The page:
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 Zoe Dorsey (4) 3/17/10 Brookings, OR

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PostSubject: Zoe Dorsey (4) 3/17/10 Brookings, OR   Sun Mar 21, 2010 2:14 pm

Girl, 4, found alive
Written by Scott Graves and Arwyn Rice,
WesCom News Service
March 18, 2010
Child found in ravine 3 miles from her home

Zoe DorseyFour-year-old Zoey Dorsey, missing in the mountains near Brookings for more than 24 hours, was found alive in a ravine more than three miles from her home just before dark Thursday, authorities said.

“She has a very low core body temperature; if she had stayed out there another night she wouldn’t have survived,” said Curry County Sheriff John Bishop at 9 p.m. Thursday.

Zoey also had many scratches and was extremely dirty, but she was expected to survive her case of mild hypothermia, Bishop said.

She was found at about 7:30 p.m. by volunteer searcher Donald Hodges, who was walking on a logging road just outside the search perimeter, Bishop said.

Hodges spotted her in a ravine, called for help and waited beside her, Bishop said.

Because of her tenuous condition, a U.S. Coast Guard helicopter lowered a crew member into the ravine and hoisted Zoey up in a basket and rushed her to a waiting ambulance at Brookings Airport.

She was transported to Sutter Coast Hospital about 8 p.m.

Zoey had been missing since 3 p.m. Wednesday, when her parents called 911. Multiple helicopters and an army of search and rescue workers scoured the rugged terrain around the girl’s Mountain Drive home, located on a mountainside about two miles up the Chetco River from Brookings.

The search continued Thursday, and in the afternoon authorities invited citizens to join the effort. By 5:30 p.m. dozens of volunteers had gathered near the base of Mountain Drive and spread out across the heavily forested mountain.

At one point, a local Civil Air Patrol plane circled the search area using a loudspeaker to broadcast a recording of Zoey’s grandmother’s voice saying, “Come out into the open so we can see you ... you haven’t done anything wrong ... Mommy and Daddy miss you.”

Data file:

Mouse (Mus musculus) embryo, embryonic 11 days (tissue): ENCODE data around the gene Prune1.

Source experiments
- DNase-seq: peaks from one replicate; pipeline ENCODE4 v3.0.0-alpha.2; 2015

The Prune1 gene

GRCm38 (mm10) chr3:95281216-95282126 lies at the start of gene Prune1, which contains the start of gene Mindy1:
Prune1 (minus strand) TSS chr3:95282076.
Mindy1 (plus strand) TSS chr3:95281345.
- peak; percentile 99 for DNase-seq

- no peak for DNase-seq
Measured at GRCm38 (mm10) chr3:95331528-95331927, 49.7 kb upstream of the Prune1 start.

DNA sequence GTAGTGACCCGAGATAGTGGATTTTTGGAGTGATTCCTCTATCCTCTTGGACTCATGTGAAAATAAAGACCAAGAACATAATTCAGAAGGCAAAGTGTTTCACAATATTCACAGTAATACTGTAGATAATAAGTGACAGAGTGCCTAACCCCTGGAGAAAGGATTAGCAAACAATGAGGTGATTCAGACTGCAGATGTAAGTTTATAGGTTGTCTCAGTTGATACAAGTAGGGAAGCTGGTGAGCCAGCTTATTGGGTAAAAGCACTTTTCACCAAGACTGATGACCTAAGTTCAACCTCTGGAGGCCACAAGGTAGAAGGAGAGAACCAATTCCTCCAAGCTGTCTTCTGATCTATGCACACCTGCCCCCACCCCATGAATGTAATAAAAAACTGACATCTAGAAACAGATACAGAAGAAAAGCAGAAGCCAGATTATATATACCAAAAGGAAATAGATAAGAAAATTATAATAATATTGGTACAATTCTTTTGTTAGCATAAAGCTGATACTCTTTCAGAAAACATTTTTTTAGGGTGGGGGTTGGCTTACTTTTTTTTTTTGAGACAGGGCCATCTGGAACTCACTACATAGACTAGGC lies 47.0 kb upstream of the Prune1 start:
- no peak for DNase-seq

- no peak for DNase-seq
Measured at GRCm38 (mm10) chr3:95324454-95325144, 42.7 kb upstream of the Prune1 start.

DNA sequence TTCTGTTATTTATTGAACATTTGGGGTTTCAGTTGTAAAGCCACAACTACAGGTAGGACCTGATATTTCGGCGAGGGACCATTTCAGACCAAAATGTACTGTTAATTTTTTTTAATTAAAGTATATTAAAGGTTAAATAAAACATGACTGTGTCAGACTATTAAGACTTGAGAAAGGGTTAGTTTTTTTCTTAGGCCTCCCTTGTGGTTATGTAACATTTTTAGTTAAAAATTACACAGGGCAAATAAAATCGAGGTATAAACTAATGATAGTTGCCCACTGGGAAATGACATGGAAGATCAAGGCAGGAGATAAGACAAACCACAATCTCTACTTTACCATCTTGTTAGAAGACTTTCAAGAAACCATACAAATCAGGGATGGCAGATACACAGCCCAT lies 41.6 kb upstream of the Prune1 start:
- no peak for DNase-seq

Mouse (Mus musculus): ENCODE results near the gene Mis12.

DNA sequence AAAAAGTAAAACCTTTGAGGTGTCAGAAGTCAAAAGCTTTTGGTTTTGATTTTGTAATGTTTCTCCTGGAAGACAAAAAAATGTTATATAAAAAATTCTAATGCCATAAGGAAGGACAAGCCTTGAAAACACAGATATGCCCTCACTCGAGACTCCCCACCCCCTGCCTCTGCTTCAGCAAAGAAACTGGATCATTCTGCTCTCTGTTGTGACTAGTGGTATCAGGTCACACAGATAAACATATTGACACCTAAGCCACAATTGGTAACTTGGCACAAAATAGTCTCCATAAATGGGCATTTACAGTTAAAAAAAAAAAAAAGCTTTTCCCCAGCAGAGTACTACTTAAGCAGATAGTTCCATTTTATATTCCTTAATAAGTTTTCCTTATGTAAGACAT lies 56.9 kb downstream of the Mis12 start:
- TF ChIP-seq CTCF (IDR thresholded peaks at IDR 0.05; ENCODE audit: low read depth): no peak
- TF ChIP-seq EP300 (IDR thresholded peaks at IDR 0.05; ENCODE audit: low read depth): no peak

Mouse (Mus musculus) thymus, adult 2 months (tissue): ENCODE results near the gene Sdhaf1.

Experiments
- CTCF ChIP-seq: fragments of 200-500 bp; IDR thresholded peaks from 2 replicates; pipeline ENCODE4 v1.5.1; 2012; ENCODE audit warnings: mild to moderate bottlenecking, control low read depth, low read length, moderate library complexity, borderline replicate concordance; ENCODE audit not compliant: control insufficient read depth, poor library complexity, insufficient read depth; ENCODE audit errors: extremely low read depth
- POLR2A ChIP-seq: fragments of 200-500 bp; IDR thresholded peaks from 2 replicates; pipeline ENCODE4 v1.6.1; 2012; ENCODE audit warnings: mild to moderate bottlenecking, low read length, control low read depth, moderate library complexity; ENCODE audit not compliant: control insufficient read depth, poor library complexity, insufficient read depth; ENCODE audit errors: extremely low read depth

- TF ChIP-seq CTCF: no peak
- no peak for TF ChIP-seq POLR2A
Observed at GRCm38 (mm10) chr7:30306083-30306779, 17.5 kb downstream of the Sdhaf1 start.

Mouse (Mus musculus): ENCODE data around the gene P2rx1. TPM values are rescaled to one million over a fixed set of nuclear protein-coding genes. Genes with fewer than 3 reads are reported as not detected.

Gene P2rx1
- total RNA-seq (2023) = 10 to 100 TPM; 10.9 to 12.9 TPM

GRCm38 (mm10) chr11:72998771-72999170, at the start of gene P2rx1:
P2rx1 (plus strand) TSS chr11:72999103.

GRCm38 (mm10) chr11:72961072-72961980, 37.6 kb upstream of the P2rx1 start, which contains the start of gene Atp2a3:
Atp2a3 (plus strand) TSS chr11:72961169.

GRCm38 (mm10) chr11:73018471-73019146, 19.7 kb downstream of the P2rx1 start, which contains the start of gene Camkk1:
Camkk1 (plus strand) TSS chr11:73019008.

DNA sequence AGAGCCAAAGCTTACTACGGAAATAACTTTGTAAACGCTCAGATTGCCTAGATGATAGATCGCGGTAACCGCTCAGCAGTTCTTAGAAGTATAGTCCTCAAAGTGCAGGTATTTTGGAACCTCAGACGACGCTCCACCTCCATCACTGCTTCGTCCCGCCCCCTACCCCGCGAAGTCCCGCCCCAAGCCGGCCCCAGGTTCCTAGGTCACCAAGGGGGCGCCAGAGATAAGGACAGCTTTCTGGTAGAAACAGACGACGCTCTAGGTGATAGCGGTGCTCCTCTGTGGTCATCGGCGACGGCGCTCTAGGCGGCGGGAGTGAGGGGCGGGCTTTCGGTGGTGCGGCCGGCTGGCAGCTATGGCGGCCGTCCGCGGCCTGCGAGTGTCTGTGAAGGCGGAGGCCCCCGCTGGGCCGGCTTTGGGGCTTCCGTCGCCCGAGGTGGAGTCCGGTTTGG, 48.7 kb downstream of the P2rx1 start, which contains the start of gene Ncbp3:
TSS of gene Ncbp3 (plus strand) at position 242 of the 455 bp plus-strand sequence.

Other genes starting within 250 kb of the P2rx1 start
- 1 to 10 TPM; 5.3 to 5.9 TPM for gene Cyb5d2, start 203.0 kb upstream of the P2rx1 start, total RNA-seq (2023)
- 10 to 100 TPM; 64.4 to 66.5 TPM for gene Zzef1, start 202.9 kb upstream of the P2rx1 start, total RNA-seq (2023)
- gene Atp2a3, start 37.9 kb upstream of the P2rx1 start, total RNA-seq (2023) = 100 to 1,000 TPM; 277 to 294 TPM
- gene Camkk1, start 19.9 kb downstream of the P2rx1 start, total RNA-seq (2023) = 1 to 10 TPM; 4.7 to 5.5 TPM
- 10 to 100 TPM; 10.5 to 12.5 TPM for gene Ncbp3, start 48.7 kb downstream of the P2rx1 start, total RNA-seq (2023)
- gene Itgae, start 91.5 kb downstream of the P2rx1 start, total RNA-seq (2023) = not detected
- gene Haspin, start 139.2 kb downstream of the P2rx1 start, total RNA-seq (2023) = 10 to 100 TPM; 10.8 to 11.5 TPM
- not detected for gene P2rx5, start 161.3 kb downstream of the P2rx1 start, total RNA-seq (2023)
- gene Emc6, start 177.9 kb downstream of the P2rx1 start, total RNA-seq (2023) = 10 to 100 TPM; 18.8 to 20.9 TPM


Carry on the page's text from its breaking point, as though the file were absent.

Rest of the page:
Authorities had been considering three possibilities, Sheriff Bishop said at a Thursday news conference hours before Zoey was found: that she had been taken by a mountain lion, kidnapped or that she simply walked away from her home.

“There is no evidence of an abduction,” Bishop said at the noon news conference.

The Dorsey home is located at the end of a long, winding country road with no secondary access.

Small children can go a long way in a hurry, he said. When they find themselves lost or in trouble, they often hide and will not come out for searchers.

“There were reports of a large male mountain lion in the area three days ago,” Bishop said during the news conference.

A trapper was brought in on Wednesday, and his dogs, trained to track lions, indicated that at least one had been in the area of the Dorsey home, but there was no way to tell if the cougar had been there a day ago, or a week ago.

Early Thursday, the Coast Guard used a helicopter with a powerful spotlight to assist specially trained night search teams.

A National Guard Blackhawk helicopter arrived at 7:30 a.m. and searched the area around the family home using Forward Looking Infrared Radar (FLIR), which enables helicopter crews to see heat signatures of living things against the cooler earthen background. While several small animals were seen, no human heat signature was found.

Once the scan was complete, Bishop said ground crews began a line search, in which they walk forward together, flagging anything they find on the ground.

Three other helicopters assisted ground crews, while two additional helicopters were on standby.

When Zoey had last been seen at her home at 3 p.m. Wednesday, she was wearing a white “Princess and the Frog” shirt, blue pants and “light-up” tennis shoes.

Searchers had hoped that during the night they would spot Zoey’s shoes, which have flashing lights on them. No lights were seen.

Zoey’s mother, Brooke, had picked her up Wednesday from the Head Start program at Upper Chetco School, four miles east of Brookings on North Bank Chetco River Road, Bishop said at the press conference.

They drove to Dollar Tree in Harbor, where they purchased several new toys. When they returned home, Brooke walked from the car into the family home, where her husband and baby waited, but Zoey did not follow.

The family searched their property for the girl and, when they couldn’t find her, called 911.

“We’ve all heard the saying, ‘It can happen that fast,’” Bishop said.

No more than an half-hour passed between the time the family began searching and the 911 call, he said.

More than 60 search and rescue workers from five surrounding counties, including Del Norte, responded Wednesday, and more arrived Thursday morning.

Four tracking dogs brought to the scene by search and rescue teams were unable to follow Zoey’s scent due to the rugged terrain and high winds.

Because of the extremely difficult terrain, volunteers were going to be assigned according to their abilities, Bishop said at the news conference, adding, “Some of our searchers are literally crawling through brush on their hands and knees.”

The terrain near the Dorsey family home is extremely steep, covered with brush and in parts, heavily forested. It backs up to a large, uninhabited area.

Wednesday and Thursday temperatures in the Brookings area were higher than average, in the low 70s, but the nighttime temperatures dipped into the mid-40s with gusting winds.

“Every (daylight) minute that goes by is our worst enemy,” Bishop said hours before the search ended successfully.



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